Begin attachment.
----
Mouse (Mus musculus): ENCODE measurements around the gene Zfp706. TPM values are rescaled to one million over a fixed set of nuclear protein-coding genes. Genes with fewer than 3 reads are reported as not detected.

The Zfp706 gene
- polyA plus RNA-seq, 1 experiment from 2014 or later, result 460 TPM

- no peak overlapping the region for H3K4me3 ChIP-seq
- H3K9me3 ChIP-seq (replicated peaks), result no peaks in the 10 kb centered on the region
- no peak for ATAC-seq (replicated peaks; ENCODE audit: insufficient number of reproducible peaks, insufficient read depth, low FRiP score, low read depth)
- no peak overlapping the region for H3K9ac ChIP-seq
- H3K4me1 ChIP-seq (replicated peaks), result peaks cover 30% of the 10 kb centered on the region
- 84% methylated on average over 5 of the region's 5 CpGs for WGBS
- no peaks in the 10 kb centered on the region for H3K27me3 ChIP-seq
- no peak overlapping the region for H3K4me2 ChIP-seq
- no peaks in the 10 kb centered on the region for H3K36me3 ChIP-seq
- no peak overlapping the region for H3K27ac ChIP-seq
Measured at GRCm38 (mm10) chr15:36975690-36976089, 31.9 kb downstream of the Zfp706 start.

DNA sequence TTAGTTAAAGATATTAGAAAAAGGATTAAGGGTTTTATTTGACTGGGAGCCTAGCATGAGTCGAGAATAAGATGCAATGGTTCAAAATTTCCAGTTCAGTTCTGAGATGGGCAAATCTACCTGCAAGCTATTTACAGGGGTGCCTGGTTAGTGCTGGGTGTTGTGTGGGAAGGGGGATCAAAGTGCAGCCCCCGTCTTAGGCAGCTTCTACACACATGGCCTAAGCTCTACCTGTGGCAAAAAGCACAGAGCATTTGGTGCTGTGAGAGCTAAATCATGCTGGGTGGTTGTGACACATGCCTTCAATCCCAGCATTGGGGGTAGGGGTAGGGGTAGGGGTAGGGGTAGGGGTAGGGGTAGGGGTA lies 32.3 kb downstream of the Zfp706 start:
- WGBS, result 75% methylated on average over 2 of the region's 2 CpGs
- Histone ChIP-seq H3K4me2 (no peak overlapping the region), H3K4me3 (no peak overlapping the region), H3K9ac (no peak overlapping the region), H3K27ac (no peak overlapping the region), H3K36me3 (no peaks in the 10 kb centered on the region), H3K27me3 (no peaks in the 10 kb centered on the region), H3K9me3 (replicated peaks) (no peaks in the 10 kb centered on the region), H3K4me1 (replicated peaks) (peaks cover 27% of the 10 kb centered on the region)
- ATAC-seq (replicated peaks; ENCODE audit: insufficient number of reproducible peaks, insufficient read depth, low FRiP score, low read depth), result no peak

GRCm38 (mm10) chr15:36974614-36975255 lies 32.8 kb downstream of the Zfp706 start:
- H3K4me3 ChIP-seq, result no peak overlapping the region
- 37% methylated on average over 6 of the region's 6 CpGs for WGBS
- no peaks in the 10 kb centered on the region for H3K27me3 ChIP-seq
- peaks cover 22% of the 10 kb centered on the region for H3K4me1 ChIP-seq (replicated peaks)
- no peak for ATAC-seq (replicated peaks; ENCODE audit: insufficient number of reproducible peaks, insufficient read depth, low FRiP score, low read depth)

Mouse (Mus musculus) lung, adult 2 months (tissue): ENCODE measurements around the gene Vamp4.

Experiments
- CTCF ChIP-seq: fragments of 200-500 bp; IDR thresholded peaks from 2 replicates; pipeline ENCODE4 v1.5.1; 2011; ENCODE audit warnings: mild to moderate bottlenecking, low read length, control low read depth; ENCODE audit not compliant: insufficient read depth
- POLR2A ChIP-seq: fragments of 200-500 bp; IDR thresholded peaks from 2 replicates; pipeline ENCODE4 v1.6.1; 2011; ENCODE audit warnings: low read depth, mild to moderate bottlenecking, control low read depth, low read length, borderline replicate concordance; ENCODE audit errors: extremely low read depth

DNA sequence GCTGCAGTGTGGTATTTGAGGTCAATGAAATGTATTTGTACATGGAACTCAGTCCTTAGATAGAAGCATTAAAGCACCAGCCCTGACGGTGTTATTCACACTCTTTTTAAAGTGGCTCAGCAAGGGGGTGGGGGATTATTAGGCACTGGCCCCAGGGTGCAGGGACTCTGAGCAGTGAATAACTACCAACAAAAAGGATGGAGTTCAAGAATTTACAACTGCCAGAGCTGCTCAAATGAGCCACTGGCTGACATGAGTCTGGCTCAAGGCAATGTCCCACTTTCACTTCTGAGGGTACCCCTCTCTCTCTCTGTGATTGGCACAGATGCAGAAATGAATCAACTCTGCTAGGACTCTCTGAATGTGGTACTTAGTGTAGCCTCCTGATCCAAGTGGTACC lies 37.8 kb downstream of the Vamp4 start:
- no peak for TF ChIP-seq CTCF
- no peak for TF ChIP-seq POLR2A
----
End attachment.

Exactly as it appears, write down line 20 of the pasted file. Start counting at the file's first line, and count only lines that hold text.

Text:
- H3K4me3 ChIP-seq, result no peak overlapping the region